An explorer from Palo Alto crossed the Gobi Desert, along the old Silk Road. Harsh winds sandblasted his ears, eyes and face, yet he kept moving into China to finally approach the ruins of an ancient synagogue located along the banks of the Yellow River.
More than 4,500 miles from the Holy Land, a Jewish community of 10,000 people lived in central China during the Sung Dynasty. Although the synagogue and village were ravaged by bandits and floods, Leo Gabow managed to gather photographs, memorabilia and artifacts connected to the synagogue, which was first constructed in 1163.
His collection is part of "At the End of the Silk Road: The Jews of Kaifeng, China," on display through Oct. 19 at the Albert L. Schultz Jewish Community Center's Koret Gallery in Palo Alto. The Sino-Judaic Institute in Menlo Park, which Gabow founded, is sponsoring the exhibit.
Today a hospital has been built over the synagogue's original site. However, eight of the synagogue's 13 Torahs have been preserved in museums throughout the world.
Gabow, a former Hong Kong businessman and international trader, visited Kaifeng four times as a tour guide for Jewish Americans interested in visiting descendants of the Chinese Jews.
On his first visit in 1982, he was determined that his group meet the descendants of the Chinese Jews. Four men claiming Jewish ancestry visited Gabow's hotel. One was a Mr. Zhao, age 56.
"He had a larger nose than most Chinese," Gabow said. The men "were taller than the average Chinese and their straight hair had some kinkiness."
Although Gabow said the Chinese Jews had some distinctive physical features, the differences were "not noticeable unless you really looked." One of the reasons, he said, is that they had become biologically and culturally assimilated.
Today only a few pillars and stones remain among the ruins of the Kaifeng synagogue, rebuilt for the final time in 1653. Some historians believe it was originally built by Jews who arrived in 1127 from India or Persia.
The first Westerner to discover the synagogue was Matteo Ricci, an Italian Jesuit missionary, who arrived in China early in the 17th century. While visiting Kaifeng, China's then-capital, Ricci noticed Hebrew lettering on the gateways and pillars of what he originally mistook as a mosque.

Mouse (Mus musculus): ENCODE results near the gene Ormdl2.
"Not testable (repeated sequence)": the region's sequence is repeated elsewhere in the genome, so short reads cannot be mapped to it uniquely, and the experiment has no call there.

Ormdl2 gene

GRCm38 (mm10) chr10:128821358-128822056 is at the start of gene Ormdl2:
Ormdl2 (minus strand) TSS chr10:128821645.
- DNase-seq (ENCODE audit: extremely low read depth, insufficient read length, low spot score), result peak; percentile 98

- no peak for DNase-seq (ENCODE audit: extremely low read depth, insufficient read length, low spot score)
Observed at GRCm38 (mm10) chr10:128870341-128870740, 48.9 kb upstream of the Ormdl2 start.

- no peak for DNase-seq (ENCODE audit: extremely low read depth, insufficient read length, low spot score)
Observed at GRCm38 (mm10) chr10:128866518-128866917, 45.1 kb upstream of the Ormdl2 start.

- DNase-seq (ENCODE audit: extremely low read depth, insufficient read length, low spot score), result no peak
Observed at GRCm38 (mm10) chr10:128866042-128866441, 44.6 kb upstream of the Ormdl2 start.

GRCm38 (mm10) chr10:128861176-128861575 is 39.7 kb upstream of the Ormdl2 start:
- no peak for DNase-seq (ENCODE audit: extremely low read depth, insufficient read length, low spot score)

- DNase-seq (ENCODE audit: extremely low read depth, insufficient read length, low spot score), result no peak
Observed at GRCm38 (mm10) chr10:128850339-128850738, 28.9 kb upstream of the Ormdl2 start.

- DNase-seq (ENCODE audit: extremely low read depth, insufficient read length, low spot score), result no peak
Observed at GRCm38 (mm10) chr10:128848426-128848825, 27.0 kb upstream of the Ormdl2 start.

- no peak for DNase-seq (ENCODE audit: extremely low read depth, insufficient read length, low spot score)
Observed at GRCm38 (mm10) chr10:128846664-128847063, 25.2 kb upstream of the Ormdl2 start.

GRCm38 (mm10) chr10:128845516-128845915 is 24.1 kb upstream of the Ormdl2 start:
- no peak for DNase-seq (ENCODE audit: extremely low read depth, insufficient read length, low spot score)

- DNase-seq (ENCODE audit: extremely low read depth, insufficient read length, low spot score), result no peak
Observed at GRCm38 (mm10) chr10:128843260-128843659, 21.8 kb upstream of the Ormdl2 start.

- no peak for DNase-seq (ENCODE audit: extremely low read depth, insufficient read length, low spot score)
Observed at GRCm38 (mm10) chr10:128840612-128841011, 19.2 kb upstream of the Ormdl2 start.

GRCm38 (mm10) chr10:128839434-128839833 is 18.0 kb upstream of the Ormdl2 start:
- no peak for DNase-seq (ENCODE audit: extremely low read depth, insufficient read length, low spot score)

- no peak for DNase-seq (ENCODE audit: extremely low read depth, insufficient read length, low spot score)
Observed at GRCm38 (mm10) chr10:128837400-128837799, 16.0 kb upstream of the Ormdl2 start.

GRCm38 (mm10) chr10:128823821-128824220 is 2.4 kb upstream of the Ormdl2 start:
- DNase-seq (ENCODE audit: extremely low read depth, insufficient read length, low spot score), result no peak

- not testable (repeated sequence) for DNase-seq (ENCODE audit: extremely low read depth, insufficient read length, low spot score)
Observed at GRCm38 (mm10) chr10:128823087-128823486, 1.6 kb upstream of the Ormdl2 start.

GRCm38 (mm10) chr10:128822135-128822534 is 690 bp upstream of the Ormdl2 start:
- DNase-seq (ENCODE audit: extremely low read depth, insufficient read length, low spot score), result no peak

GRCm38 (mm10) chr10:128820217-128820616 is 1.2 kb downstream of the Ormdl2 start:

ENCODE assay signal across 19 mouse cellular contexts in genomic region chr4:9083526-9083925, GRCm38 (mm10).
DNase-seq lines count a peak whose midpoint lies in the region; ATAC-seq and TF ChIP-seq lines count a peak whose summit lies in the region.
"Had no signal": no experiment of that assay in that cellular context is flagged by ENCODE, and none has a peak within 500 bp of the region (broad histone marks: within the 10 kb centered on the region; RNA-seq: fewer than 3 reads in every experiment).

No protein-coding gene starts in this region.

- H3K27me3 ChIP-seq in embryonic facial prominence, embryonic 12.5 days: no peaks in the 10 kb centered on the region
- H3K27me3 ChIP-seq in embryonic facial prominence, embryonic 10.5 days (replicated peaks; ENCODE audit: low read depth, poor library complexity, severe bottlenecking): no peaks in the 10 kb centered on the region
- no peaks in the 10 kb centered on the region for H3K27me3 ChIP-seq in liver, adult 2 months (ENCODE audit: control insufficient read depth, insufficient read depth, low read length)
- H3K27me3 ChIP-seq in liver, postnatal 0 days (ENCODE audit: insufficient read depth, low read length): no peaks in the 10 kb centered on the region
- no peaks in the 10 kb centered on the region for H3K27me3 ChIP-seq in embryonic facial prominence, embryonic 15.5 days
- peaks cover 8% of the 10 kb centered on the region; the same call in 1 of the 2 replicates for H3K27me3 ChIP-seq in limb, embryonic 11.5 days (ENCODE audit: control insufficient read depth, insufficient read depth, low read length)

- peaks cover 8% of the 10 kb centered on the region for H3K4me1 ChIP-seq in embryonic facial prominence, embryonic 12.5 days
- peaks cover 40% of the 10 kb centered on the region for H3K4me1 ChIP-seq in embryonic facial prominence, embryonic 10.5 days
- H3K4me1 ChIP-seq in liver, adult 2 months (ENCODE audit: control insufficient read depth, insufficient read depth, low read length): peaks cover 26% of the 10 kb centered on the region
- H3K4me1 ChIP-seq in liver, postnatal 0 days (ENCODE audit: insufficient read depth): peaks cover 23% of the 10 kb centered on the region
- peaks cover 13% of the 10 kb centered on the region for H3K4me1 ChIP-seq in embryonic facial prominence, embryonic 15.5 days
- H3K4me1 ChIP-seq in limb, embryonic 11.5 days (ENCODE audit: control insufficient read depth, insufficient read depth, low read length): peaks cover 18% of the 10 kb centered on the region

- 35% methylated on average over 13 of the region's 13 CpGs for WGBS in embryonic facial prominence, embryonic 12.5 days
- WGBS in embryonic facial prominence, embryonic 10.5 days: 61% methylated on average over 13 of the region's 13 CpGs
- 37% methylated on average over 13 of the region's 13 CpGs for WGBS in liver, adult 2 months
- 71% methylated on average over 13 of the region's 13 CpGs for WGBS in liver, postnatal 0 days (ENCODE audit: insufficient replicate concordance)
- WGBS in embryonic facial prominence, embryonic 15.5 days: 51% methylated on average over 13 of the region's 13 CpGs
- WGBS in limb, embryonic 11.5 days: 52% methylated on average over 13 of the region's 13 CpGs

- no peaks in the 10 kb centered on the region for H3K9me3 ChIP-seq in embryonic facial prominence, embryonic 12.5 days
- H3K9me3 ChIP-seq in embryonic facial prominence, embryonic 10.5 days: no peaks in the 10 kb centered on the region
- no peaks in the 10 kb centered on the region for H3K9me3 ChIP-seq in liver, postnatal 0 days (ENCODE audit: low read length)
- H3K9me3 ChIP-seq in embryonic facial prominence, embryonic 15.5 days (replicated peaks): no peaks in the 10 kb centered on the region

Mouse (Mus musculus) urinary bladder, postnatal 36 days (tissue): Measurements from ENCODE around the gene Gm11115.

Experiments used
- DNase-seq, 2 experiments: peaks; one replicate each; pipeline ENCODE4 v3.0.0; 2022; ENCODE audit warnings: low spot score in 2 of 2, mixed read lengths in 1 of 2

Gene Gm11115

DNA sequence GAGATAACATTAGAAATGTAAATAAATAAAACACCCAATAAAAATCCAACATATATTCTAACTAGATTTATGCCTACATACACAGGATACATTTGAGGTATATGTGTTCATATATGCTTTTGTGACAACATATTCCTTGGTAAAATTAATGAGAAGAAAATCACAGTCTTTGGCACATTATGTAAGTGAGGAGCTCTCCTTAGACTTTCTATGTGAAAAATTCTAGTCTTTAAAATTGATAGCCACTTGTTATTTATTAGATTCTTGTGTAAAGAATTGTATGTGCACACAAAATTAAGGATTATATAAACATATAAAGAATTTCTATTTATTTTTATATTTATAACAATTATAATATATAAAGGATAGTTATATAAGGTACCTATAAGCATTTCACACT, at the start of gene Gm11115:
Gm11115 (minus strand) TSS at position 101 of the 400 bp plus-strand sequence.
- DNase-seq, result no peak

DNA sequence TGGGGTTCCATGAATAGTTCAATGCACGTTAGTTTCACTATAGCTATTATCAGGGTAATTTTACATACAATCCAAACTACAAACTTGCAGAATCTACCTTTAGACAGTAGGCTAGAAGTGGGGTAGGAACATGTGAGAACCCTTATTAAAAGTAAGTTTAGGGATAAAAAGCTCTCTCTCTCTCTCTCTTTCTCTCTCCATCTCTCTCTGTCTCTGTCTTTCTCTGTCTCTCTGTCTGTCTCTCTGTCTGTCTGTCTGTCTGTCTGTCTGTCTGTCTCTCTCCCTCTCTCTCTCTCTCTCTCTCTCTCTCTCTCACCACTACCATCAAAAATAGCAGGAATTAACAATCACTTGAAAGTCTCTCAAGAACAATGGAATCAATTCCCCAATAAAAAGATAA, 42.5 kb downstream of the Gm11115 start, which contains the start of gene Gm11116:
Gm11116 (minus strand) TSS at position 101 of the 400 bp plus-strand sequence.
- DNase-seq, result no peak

While Ricci could distinguish between Judaism and Islam, many of the Chinese had difficulty.
"Jews at that time were referred to as blue-capped Muslims, while Muslims were referred to as white-capped Muslims," Gabow said.
In addition to wearing skullcaps, both refused to eat pork. Jews in China later became known as "those who pluck out the sinew."
Muslims, however, greatly outnumbered Jews.
"Whenever a Muslim passed by a Jew, he would fling his cape into the air to show contempt," Gabow said.
In their observance, the Chinese Jews were quite traditional, according to Gabow.
"They practiced circumcision and prayed [facing] westwards, toward Jerusalem, three times a day. The method of prayer included swaying and bowing. They also observed the holidays," he said.
But the Chinese had a slightly different perspective on the "Who is a Jew?" question.
"If the husband was non-Jewish, and the woman was Jewish, the kids wouldn't be considered Jewish," Gabow said. "The Chinese have always thought the man to be superior, which made them heartily adopt the notion of paternal descent."
In addition, the Persian Jews who ventured into China did not bring women for safety reasons and married Chinese women. Some wives converted — others didn't.
However, the Kaifeng Jews claim their ancestors came from the lost tribes of Israel, rather than from Persia or India.
Gabow is scheduled to speak on "The Jews of China" at 7:30 p.m. Tuesday, Oct. 7 at the Koret Gallery. Sunday, Oct. 19 at 4 p.m., Wendy Abraham, a writer and lecturer, will hold a slide show and talk on "The Chinese Jews of Kaifeng" at the ALSJCC Community Room.